It’s free! This pen, that bag, this magnet, that t-shirt, this lipstick sample, that complementary key chain…
(There are often free items available at work. Right now I have 5 bars of soap in my closet. FIVE BARS. How long will it take me to go through them? I only use one at a time, and I feel silly hoarding soap as though it’s going out of season. I could donate my soap, give it as gifts, give it to friends… rather than let it take up space in my closet.)
Some of us turn to minimalism to get a grip on our finances. Minimalism encourages us to buy less, which means spend less. But when something is free, it’s easy to think it doesn’t count. After all, it’s not taking money directly out of my bank account. It’s free!
But although a free item doesn’t have a dollar cost, it certainly has others: spatial cost (where will you put it?), time cost (how long until it’s used up or broken?), mental cost (will it be just another thing you have to take care of?), not to mention labor and production and natural resources costs.
Minimalism is the idea that less is plenty – that we don’t need new, trendy clothes when we have good, old ones we love; that tons of room in our homes leads to piles of clutter and unnecessary space-fillers; that less stuff means less money, time, and mental energy spent buying, maintaining and storing it all. Sometimes you come across a genuinely useful free item – great. But many times, free items are redundant! Just saying no to free stuff keeps the unnecessary out of our homes and opens the door for someone else to get that free thing, someone who may have more use for it.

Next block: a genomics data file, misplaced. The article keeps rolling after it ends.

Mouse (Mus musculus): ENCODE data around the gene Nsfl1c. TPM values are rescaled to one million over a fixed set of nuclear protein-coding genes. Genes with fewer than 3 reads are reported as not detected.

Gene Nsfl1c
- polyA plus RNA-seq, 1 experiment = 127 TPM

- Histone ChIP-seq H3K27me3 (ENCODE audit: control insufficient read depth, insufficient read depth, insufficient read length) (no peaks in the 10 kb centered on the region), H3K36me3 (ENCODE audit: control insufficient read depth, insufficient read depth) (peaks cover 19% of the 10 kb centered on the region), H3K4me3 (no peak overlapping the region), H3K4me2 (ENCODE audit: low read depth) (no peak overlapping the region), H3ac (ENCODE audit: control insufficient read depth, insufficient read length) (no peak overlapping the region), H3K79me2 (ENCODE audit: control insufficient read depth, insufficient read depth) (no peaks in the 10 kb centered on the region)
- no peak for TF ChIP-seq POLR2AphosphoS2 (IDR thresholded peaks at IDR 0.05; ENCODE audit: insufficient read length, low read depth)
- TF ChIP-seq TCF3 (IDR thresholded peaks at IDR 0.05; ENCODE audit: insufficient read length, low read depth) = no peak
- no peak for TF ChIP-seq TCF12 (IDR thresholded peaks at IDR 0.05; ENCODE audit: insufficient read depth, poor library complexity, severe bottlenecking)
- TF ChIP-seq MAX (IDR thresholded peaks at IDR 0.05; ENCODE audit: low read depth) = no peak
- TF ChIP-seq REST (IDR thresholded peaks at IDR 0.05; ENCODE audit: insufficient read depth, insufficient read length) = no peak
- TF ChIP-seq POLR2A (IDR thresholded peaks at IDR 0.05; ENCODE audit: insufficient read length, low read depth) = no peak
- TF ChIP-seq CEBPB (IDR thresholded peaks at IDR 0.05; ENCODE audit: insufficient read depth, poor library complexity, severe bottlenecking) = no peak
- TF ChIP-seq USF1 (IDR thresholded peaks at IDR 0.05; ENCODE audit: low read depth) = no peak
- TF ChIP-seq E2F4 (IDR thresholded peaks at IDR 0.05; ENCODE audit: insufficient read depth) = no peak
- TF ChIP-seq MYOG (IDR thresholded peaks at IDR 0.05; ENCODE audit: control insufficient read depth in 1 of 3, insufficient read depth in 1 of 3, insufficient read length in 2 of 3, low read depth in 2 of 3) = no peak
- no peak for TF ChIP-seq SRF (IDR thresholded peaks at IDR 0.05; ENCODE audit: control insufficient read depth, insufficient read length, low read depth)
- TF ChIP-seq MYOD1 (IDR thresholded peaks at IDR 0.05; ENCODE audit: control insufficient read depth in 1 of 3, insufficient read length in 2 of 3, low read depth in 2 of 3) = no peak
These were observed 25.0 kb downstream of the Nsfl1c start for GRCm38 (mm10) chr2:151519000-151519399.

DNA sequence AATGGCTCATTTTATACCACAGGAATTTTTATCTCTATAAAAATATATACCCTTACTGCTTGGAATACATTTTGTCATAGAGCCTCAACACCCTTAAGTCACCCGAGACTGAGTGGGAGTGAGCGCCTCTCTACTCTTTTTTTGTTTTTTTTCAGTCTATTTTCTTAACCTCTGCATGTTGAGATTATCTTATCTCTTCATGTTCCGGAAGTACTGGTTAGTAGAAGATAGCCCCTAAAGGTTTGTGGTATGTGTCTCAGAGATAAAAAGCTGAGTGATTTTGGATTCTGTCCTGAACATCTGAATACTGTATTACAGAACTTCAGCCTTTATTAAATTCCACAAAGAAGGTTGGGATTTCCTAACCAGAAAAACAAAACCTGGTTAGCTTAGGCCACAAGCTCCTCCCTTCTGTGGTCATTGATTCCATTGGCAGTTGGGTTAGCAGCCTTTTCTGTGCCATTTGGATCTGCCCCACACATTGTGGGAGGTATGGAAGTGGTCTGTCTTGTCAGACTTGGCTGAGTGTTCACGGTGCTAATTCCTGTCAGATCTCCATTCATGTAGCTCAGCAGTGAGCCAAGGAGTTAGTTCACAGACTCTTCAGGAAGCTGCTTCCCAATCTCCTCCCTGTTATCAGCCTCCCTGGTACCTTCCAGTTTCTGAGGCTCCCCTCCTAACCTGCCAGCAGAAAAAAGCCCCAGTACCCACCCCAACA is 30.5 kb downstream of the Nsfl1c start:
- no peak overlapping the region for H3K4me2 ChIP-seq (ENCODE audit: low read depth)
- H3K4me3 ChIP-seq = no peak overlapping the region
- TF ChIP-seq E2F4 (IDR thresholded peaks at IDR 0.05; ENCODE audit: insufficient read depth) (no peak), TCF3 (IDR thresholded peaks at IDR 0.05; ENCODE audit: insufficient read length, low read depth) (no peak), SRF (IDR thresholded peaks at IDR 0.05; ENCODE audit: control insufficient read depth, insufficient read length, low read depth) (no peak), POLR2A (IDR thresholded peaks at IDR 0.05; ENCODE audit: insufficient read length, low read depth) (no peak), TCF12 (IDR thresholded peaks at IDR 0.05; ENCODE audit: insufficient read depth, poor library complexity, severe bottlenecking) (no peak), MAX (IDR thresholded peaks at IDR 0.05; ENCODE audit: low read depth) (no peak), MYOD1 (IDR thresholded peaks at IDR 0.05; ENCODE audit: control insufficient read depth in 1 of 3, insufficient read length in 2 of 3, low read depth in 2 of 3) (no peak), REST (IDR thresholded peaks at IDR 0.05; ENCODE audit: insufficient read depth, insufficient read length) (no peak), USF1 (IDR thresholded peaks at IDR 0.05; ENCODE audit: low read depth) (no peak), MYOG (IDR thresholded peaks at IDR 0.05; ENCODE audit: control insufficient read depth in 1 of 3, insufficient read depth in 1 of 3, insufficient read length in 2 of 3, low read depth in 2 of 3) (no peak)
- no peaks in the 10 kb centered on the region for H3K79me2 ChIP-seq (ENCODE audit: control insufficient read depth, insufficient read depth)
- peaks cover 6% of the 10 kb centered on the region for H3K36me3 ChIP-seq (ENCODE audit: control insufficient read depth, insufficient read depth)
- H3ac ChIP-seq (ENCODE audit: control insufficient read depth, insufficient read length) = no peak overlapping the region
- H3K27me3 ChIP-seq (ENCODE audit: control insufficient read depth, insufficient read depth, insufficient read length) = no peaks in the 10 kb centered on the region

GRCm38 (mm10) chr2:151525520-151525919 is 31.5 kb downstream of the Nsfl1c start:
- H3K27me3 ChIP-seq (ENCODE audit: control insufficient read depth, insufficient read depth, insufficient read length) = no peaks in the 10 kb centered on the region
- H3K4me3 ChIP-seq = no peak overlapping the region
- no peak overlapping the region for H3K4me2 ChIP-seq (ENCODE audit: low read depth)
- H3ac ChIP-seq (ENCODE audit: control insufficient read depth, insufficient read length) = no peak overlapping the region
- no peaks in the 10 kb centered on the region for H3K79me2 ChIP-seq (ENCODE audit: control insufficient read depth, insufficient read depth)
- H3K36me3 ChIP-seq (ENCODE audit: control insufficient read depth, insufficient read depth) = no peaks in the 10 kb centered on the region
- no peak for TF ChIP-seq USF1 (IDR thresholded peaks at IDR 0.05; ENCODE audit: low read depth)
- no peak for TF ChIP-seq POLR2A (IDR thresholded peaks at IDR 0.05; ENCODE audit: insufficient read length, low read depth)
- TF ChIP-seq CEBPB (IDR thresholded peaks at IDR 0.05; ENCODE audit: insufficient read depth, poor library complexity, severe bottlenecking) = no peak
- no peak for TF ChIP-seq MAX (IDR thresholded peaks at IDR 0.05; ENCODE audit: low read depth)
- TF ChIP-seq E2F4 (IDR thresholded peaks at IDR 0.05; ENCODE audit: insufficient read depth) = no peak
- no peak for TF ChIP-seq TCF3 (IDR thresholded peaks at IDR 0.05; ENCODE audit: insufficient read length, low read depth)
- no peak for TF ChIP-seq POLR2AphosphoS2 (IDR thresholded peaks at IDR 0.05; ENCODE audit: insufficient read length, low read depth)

Living minimal is living lightly, not only in humor and attitude but in consumption and use of resources. How often do we use the items we get? How long until they end up in a landfill? How can we pare down what we consume to tread more lightly during out time on Earth? Free stuff is seductive in the moment but quickly becomes clutter and waste when you get home. Save yourself the nonsense, and Just Say No to free stuff!